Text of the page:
April was a very dry month with only 27mm, after a meagre 25mm in March. The first half of May has already brought 38mm which has kept the crops growing. What I find a surprise is how we underestimate the rate at which water is lost from the soil in the summer. Plants roots pull huge amounts of water from the soil during transpiration, up from the roots via the  stems and out of the stomata in the leaves after nutrients and some of the water has been photosynthesised to energy. The winds seem to blow more strongly and the relative humidity is lower so the air has much more capacity to hold moisture.

There are a few fields of potatoes around the parishes, being grown under contract for chips or crisps.

The planting operation is a ‘well oiled machine’, in fact lots of machines working in sequence to plant the seed potatoes sourced from Scotland quickly and efficiently. I counted 11 tractors with various machinery attached in one field this spring, an impressive sight.

Birds and Bees and Flowers

The hedgerows and verges are romping with plants, colour and activity. The first fledglings are out of the nest and being supplied by parents, and eyed up by the magpies and others who think of a fledgling as lunch.

Every buzzard that launches off in to the thermals seems to have a mobbing crow or rook wheeling around it, harassing the buzzard until it is a sufficient distance away from the territory that is being guarded.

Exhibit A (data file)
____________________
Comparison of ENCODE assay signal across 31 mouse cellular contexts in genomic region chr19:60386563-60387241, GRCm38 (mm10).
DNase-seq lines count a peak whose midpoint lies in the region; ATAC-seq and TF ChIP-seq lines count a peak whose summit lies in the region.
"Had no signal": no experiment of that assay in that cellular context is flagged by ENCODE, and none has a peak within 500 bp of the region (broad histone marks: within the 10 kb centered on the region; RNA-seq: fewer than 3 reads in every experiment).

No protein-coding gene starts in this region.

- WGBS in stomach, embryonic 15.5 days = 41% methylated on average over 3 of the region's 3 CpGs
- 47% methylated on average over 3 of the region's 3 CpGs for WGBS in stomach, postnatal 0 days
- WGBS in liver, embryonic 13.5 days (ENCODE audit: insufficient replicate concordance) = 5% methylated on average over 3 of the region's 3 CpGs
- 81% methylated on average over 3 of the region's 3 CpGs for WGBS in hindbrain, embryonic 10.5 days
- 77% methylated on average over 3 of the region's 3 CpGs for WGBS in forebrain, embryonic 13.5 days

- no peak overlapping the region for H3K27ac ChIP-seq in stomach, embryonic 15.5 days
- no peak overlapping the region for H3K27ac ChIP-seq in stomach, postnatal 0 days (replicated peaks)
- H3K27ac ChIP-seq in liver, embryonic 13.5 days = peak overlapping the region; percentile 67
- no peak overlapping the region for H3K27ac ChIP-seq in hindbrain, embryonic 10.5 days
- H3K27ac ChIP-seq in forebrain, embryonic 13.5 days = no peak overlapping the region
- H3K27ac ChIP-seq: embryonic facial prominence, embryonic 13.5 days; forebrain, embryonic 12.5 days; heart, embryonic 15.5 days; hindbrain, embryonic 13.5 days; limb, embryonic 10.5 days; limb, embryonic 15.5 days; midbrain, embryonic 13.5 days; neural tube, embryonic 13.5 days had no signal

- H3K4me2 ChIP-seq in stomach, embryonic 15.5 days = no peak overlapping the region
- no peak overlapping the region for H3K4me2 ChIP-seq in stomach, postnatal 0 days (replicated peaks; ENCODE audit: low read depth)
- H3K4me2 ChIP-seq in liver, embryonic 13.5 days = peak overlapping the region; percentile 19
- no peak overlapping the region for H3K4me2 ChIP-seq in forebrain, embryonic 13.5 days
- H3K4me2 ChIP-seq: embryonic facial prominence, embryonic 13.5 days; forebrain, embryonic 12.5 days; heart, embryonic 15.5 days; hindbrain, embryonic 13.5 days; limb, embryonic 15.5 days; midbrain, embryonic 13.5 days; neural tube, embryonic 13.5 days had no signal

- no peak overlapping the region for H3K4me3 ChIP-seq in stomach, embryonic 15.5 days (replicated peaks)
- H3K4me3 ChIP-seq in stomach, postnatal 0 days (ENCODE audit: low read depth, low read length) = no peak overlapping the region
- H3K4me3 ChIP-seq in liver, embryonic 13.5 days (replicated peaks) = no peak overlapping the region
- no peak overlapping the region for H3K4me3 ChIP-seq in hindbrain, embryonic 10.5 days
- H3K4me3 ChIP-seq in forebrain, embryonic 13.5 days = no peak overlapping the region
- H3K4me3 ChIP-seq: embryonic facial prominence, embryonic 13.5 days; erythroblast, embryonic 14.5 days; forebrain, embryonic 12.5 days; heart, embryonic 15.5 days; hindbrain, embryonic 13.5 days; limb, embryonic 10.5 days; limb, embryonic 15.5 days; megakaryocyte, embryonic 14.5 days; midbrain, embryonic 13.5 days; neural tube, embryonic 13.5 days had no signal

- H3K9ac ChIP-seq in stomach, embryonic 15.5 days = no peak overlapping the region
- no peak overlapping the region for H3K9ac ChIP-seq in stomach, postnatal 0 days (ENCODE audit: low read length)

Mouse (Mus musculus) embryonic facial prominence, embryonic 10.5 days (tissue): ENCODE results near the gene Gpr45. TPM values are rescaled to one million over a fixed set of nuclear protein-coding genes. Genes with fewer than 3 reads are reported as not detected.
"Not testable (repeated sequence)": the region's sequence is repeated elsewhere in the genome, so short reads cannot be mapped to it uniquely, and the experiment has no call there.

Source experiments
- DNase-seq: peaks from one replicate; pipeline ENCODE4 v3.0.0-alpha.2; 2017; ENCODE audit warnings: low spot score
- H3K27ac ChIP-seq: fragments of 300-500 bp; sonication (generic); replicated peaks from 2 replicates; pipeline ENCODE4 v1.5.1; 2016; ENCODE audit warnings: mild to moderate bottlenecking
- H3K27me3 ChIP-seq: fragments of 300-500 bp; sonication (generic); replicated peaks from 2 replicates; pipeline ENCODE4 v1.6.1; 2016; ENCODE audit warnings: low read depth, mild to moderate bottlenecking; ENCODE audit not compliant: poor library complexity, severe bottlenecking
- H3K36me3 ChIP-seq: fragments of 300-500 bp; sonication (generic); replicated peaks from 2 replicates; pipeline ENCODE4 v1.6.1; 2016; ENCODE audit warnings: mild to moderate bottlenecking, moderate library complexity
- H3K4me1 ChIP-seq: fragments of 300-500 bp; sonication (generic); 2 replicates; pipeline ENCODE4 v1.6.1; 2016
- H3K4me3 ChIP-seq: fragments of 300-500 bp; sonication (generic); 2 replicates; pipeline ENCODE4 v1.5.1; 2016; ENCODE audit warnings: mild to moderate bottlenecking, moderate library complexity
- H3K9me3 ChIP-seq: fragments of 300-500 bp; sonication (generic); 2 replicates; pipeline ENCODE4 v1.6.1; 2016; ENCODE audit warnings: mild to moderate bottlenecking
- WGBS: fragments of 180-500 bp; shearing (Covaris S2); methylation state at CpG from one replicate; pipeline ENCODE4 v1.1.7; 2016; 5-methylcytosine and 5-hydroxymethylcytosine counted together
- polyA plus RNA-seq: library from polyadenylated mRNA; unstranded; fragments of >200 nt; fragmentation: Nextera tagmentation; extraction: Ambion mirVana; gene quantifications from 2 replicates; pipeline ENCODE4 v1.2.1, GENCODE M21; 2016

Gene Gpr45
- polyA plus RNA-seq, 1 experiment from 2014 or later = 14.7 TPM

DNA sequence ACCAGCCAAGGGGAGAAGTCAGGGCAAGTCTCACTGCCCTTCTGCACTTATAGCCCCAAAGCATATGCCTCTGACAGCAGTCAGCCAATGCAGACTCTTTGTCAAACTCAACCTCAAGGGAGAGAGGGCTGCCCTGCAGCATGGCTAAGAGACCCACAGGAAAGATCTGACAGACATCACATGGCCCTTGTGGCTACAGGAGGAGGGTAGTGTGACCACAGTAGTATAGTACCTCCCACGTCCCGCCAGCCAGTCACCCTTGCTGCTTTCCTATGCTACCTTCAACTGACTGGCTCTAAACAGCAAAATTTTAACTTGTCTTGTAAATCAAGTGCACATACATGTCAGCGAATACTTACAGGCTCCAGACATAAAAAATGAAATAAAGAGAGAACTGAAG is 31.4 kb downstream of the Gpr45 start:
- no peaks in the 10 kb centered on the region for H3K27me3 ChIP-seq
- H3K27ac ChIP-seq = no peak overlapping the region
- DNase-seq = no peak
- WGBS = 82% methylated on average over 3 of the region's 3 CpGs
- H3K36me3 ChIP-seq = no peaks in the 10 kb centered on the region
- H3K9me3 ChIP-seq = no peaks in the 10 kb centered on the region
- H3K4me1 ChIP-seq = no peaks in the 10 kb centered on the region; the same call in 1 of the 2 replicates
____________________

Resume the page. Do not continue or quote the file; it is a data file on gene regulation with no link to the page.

Honey bees have been swarming this May, as the hives fill up with new bees so a queen will go off with part of the hive looking for establish a new colony, leaving the old colony to enjoy the space. Swarming bees are not aggressive, they will have filled up with honey before they left, and can be collected by a beekeeper and re-housed. Nevertheless I would keep a suitable distance away so as not to disturb them.

The peanut feeder in my garden has regular visits from a Greater Spotted Woodpecker that swoops across from the trees in a series of short hops until it arrives at the feeder. The sparrows and chaffinches have been paying attention and now know that while the woodpecker attacks the nuts through the mesh, some bits of peanut will fall under the feeder, so that is where they take up position. It is the quickest that get most, but the woodpecker is a good provider so there seems to be enough for all.

Seumas Foster


Published in the May 2015 edition

Exhaustion- Phew

Everyone knew it was coming and everyone was not to be disappointed. The work load has been intense as, finally, after what seemed like a long time, spring kicked in and the demands of animal and crop husbandry became intense.

An Early Lunch?